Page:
Blots on the landscape

Arnaldur Indriðason’s melancholy over the laying waste of Reykjavik

A panel titled “Lands in Damnation: Memories of Places” contemplated the sense of loss and what Icelandic author Arnaldur Indriðason called “melancholy,” at the way capital had destroyed both natural and urban habitats. Indriðason described Iceland before World War II as a land of small farmers. His policeman detective Erlandur in Arctic Chill and Strange Shores, returns to the wildest part of the country, the Eastern fiords, in search of the truth about the death of his long-lost brother in a snowstorm and finds farmers dying from hunger and displaced by “enormous dams.” In the capital Reykjavik, his now retired cop turned private eye, Konrad, in The Darkness Knows, also searches in the past for the truth about his murdered father while being horrified by the transformation of Reykjavik into a shining global city where small businesses are wiped out neighborhood by neighborhood by “20-story high-rise blocks” that are “a blot on the landscape.”

The Scottish novelist Val McDermid (How The Dead Speak) described a similar process that had taken place beginning in the 18th century in Scotland where the small farms, the crofts, were destroyed as landlords enclosed the land and the inhabitants were forced to migrate to the cities where they served industrializing capital as a ready, cheap and expendable source of labor. McDermid talked about walking in the highlands and coming across scattered traces of the crofts covered by moss but a still visible memory of the past.

Nigerian women in the West

A different kind of laying waste was described by Nigerian author Chika Unigwe. Her novel On Black Sister’s Street questions the implanting of Nigerian women as sex workers in the windows of Antwerp’s Red Light District, one of whom was also a prominent character in the series on the same subject, Red Light. David Joy, whose crime novel When These Mountains Burn recounts the devastating impact of opioids on Appalachia as seen by a father who watches his son destroy himself, an addict, and an undercover cop, decried the ways drugs were “deliberately and systematically” dumped on the region by Purdue Pharma contributing to 100,000 deaths by overdose in the U.S. in 2020.

The English novelist David Peace, in a panel on “Noir and the Metropolis” which also echoed the theme of demolition, recounted a change in post-war Japan that took place in 1949 and is the subject of Tokyo Redux, the third part of a trilogy on that city. At that time, the American occupation authorities, many of them Roosevelt New Dealers who wanted to push social reforms and a more open society, realized the openness had gone too far and Japanese workers, often led by the Communist Party, were making substantial demands for power-sharing in the society and now needed to be curtailed. Peace’s detective Harry Sweeney, who had previously worked on breaking up gang activity and was called “the Elliot Ness of Japan,” is assigned the case of the momentous and actual death of Sadanori Shimoyama, the president of the Japanese National Railroad. Harry is urged by his superiors to be out and about “cracking union skulls, [and] breaking red bones.” Peace described that year as a moment in the transformation of Tokyo into the capitalist hypermodel of a city, a description that was echoed on the panel by Scottish-Indian author Abir Mukherjee (The Shadows of Men) as being initiated in the Calcutta of the 1920s, and by the novelist, actor and director Boris Quercia (Many Dogs) in Santiago, Chile, where “liberalism destroyed the historic center” of the city.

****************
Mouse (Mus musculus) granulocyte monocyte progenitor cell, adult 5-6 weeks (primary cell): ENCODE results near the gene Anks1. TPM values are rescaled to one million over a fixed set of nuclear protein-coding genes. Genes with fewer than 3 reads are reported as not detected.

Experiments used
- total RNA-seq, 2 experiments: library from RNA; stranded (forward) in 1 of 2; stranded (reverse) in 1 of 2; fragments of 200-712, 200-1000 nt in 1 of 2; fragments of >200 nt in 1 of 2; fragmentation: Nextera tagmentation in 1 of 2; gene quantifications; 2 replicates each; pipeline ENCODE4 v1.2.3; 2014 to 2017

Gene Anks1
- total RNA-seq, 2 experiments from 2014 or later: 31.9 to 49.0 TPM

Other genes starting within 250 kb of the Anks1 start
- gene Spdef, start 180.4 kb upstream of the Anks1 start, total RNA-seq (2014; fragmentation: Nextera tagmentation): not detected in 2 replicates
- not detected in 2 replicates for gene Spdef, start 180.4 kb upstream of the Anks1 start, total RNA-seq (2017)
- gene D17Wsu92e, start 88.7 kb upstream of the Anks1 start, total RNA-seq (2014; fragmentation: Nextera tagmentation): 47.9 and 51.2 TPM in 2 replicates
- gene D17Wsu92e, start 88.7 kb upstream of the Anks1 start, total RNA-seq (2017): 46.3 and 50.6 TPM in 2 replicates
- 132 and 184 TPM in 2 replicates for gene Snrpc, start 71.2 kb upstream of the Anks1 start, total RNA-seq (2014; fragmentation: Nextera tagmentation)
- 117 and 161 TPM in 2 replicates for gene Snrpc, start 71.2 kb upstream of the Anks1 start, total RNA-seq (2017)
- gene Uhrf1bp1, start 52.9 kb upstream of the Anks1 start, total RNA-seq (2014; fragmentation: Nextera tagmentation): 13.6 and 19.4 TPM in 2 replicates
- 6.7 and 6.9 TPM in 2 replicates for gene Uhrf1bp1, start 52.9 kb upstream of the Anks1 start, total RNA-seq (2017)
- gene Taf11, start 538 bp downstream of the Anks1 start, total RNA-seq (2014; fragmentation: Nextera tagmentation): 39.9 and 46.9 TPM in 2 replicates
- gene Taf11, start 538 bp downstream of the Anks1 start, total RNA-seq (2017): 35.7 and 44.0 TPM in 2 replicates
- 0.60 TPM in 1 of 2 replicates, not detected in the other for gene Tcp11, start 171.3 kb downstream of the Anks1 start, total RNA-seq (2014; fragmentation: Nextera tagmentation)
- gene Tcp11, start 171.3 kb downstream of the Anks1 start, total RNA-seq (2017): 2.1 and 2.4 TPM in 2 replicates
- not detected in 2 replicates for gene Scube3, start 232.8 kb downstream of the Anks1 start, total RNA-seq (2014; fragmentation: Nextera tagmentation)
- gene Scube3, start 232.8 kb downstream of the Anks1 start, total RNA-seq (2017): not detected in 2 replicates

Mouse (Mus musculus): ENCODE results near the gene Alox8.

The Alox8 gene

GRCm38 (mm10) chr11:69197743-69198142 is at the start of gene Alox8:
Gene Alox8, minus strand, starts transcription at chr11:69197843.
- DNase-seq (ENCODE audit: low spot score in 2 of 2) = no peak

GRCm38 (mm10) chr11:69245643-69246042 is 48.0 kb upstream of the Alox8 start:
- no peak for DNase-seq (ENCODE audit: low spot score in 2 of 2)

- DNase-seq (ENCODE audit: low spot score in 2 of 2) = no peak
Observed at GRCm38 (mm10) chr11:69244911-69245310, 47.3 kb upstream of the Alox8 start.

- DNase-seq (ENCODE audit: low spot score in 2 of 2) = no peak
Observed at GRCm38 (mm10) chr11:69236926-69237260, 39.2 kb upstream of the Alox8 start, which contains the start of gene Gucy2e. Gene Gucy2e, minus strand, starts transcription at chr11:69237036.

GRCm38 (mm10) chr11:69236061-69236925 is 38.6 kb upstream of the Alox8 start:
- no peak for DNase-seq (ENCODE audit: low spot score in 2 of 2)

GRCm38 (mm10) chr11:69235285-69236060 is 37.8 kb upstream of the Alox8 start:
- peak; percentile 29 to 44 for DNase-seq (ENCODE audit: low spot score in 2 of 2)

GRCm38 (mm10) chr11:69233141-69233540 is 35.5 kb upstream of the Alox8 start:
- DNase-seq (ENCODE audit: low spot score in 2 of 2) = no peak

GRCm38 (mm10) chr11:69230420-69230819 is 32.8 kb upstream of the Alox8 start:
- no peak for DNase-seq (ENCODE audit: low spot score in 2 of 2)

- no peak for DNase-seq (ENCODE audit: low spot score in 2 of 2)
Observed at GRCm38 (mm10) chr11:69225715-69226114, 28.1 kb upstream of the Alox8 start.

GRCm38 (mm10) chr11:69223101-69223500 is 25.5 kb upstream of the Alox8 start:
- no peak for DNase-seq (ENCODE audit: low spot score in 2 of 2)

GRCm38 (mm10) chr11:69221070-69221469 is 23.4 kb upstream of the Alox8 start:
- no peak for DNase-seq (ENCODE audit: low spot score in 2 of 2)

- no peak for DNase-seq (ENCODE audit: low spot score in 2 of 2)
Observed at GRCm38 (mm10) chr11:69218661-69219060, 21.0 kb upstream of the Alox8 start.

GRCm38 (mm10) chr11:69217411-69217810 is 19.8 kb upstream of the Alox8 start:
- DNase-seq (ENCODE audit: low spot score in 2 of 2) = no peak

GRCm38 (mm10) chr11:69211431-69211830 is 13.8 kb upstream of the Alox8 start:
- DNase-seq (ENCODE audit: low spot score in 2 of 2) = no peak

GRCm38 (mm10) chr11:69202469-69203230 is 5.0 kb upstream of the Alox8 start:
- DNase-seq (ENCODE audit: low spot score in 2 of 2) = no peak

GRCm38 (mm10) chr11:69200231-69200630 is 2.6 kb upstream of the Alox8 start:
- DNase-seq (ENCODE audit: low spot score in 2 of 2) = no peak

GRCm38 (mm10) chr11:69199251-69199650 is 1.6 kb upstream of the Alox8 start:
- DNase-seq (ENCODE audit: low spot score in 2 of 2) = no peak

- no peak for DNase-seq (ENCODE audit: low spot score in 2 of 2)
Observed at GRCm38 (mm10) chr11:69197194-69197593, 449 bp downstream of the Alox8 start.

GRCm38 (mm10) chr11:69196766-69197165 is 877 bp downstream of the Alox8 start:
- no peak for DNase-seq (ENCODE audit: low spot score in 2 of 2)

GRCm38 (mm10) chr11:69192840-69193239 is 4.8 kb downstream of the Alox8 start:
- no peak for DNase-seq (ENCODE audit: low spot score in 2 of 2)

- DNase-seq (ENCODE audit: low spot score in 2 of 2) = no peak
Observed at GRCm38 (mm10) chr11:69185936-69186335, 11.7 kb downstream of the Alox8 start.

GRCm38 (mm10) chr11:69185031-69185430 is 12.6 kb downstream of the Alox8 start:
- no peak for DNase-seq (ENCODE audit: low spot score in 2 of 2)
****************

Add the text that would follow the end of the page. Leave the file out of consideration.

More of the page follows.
Harlan Coben and John Grisham were COVID casualties, unable to make the conference. Also missing in action was Giancarlo De Cataldo, the Italian chronicler of the history of the Mafia in Rome in such novels as Suburra, which became the basis for a popular television series. Just in paperback, though, is Agent of Chaos where De Cataldo, an Italian magistrate, in a kind of Mark Twain folk tale with a factual basis, describes the ascension of a petty thief Jay Dark who becomes a CIA asset in the 1960s and distributes LSD and heroin to the radical movements of that period. Dark’s handler is a German psychiatrist who believes in “the sacred values of order, the family, and patriotism” and who performs psychotropic experiments on mental patients in Bellevue Hospital, where he meets and transforms the street level criminal into a cultivated “agent of chaos.”

De Cataldo’s work in charting a laying waste to aspirations for a better world was in keeping with the theme of the conference, that of a devastation of human and natural habitats which echoed through many panels, authors, cities and countries.


Dennis Broe
Dennis Broe

Dennis Broe, a film, television and art critic, is also the author of the Harry Palmer LA Mysteries, the latest volume of which, The House That Buff Built, is about the real estate industry, dispossession, and appropriation in the shaping of “modern” Los Angeles.